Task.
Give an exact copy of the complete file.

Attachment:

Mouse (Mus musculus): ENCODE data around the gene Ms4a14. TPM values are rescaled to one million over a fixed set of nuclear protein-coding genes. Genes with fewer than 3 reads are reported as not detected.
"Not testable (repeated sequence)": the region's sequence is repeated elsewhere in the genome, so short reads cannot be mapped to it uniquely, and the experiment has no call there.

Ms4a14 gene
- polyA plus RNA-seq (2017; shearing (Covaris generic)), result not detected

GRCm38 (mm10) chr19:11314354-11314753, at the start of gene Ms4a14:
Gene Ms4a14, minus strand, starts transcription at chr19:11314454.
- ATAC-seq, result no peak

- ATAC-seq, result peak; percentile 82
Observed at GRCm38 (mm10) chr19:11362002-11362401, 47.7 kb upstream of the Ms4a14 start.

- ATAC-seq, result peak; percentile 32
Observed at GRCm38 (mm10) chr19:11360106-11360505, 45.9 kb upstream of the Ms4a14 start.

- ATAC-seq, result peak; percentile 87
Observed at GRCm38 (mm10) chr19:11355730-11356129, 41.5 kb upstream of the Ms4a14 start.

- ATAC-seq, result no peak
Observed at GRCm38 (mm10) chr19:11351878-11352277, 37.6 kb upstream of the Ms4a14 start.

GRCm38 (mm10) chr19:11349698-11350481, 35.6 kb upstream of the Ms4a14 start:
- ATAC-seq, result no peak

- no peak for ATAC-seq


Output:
Mouse (Mus musculus): ENCODE data around the gene Ms4a14. TPM values are rescaled to one million over a fixed set of nuclear protein-coding genes. Genes with fewer than 3 reads are reported as not detected.
"Not testable (repeated sequence)": the region's sequence is repeated elsewhere in the genome, so short reads cannot be mapped to it uniquely, and the experiment has no call there.

Ms4a14 gene
- polyA plus RNA-seq (2017; shearing (Covaris generic)), result not detected

GRCm38 (mm10) chr19:11314354-11314753, at the start of gene Ms4a14:
Gene Ms4a14, minus strand, starts transcription at chr19:11314454.
- ATAC-seq, result no peak

- ATAC-seq, result peak; percentile 82
Observed at GRCm38 (mm10) chr19:11362002-11362401, 47.7 kb upstream of the Ms4a14 start.

- ATAC-seq, result peak; percentile 32
Observed at GRCm38 (mm10) chr19:11360106-11360505, 45.9 kb upstream of the Ms4a14 start.

- ATAC-seq, result peak; percentile 87
Observed at GRCm38 (mm10) chr19:11355730-11356129, 41.5 kb upstream of the Ms4a14 start.

- ATAC-seq, result no peak
Observed at GRCm38 (mm10) chr19:11351878-11352277, 37.6 kb upstream of the Ms4a14 start.

GRCm38 (mm10) chr19:11349698-11350481, 35.6 kb upstream of the Ms4a14 start:
- ATAC-seq, result no peak

- no peak for ATAC-seq